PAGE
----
• H01L31/184Processes or apparatus peculiar to the manufacture or treatment of these devices or of parts thereof the active layers comprising only AIIIBV compounds, e.g. GaAs, InP
    • H01L31/1852Processes or apparatus peculiar to the manufacture or treatment of these devices or of parts thereof the active layers comprising only AIIIBV compounds, e.g. GaAs, InP comprising a growth substrate not being an AIIIBV compound
    • YGENERAL TAGGING OF NEW TECHNOLOGICAL DEVELOPMENTS; GENERAL TAGGING OF CROSS-SECTIONAL TECHNOLOGIES SPANNING OVER SEVERAL SECTIONS OF THE IPC; TECHNICAL SUBJECTS COVERED BY FORMER USPC CROSS-REFERENCE ART COLLECTIONS [XRACs] AND DIGESTS
    • Y02TECHNOLOGIES OR APPLICATIONS FOR MITIGATION OR ADAPTATION AGAINST CLIMATE CHANGE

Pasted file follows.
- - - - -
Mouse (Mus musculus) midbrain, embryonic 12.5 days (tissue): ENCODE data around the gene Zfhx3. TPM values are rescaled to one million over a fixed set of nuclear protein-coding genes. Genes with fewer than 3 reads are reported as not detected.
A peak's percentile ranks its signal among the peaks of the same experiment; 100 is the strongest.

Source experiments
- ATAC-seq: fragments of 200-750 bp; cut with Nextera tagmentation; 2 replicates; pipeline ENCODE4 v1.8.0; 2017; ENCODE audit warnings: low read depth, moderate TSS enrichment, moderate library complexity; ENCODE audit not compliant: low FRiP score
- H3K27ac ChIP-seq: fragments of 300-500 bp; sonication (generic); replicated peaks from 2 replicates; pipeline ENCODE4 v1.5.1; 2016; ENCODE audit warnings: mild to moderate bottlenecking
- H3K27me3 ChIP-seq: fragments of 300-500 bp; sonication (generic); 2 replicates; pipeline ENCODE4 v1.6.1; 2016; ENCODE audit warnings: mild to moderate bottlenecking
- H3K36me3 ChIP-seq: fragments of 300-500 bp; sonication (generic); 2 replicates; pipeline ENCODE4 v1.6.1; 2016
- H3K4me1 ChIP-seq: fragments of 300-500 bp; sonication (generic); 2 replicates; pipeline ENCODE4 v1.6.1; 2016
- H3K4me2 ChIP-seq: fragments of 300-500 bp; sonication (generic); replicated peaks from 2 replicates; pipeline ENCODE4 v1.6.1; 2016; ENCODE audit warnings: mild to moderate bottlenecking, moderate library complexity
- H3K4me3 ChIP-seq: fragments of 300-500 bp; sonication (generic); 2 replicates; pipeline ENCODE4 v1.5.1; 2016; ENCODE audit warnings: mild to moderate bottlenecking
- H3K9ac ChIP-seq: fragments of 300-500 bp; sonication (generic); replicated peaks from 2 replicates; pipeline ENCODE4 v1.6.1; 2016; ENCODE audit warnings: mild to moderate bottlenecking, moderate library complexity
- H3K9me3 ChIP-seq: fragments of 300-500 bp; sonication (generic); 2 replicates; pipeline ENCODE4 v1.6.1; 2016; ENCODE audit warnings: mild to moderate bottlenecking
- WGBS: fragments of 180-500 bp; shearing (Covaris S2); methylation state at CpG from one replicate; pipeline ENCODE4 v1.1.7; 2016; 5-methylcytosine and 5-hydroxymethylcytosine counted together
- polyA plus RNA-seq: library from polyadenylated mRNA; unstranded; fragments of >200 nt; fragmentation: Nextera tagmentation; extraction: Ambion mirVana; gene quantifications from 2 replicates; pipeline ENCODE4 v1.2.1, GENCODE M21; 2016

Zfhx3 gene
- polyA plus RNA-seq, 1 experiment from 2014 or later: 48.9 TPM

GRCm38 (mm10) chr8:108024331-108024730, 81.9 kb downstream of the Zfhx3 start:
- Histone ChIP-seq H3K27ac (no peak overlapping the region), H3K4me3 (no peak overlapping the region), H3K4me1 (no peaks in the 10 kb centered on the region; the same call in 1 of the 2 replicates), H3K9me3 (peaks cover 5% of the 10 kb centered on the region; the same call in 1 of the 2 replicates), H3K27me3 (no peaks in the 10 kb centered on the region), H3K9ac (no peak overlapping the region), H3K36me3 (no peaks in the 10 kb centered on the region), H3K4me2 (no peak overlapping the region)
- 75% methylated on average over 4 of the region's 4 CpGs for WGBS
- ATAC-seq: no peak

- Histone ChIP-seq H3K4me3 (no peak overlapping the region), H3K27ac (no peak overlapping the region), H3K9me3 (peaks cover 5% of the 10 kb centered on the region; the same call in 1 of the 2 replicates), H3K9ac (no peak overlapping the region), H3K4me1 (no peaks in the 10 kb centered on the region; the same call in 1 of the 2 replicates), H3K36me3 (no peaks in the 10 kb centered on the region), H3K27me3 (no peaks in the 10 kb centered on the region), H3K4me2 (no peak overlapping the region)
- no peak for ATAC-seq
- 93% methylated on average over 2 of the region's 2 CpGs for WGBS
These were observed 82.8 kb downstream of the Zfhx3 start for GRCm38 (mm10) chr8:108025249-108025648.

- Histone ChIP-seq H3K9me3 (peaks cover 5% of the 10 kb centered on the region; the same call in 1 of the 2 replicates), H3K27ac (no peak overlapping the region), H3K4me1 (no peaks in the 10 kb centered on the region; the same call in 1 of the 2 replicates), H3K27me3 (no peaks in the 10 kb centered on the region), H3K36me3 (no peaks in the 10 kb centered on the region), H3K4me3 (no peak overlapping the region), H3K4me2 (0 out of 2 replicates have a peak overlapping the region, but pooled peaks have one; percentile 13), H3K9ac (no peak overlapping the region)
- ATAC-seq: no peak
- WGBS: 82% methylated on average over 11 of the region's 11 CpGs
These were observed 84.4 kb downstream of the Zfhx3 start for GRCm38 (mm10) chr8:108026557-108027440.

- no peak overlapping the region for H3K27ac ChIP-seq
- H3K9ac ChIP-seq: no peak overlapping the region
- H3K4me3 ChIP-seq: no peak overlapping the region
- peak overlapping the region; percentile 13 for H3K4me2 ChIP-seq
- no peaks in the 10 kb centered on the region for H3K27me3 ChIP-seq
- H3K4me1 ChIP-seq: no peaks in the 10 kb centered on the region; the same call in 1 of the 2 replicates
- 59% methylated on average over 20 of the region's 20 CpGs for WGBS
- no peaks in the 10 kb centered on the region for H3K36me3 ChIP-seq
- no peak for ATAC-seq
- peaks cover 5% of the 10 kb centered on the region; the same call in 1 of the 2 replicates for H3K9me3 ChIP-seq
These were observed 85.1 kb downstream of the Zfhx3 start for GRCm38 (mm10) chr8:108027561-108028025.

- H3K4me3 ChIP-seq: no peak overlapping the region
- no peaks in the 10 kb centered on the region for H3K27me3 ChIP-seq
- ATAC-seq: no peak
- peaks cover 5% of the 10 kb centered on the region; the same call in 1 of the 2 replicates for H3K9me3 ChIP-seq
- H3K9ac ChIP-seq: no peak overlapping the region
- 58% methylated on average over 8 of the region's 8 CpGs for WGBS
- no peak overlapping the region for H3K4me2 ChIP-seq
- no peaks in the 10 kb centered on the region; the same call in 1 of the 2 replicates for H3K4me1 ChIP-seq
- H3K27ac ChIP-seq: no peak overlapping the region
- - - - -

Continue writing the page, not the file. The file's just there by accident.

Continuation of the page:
• Y02EREDUCTION OF GREENHOUSE GAS [GHG] EMISSIONS, RELATED TO ENERGY GENERATION, TRANSMISSION OR DISTRIBUTION
    • Y02E10/00Energy generation through renewable energy sources
    • Y02E10/50Photovoltaic [PV] energy
    • Y02E10/54Material technologies
    • Y02E10/544Solar cells from Group III-V materials
    • YGENERAL TAGGING OF NEW TECHNOLOGICAL DEVELOPMENTS; GENERAL TAGGING OF CROSS-SECTIONAL TECHNOLOGIES SPANNING OVER SEVERAL SECTIONS OF THE IPC; TECHNICAL SUBJECTS COVERED BY FORMER USPC CROSS-REFERENCE ART COLLECTIONS [XRACs] AND DIGESTS
    • Y02TECHNOLOGIES OR APPLICATIONS FOR MITIGATION OR ADAPTATION AGAINST CLIMATE CHANGE
    • Y02PCLIMATE CHANGE MITIGATION TECHNOLOGIES IN THE PRODUCTION OR PROCESSING OF GOODS
    • Y02P70/00Climate change mitigation technologies in the production process for final industrial or consumer products
    • Y02P70/50Manufacturing or production processes characterised by the final manufactured product
    • Y02P70/52Manufacturing of products or systems for producing renewable energy
    • Y02P70/521Photovoltaic generators

Abstract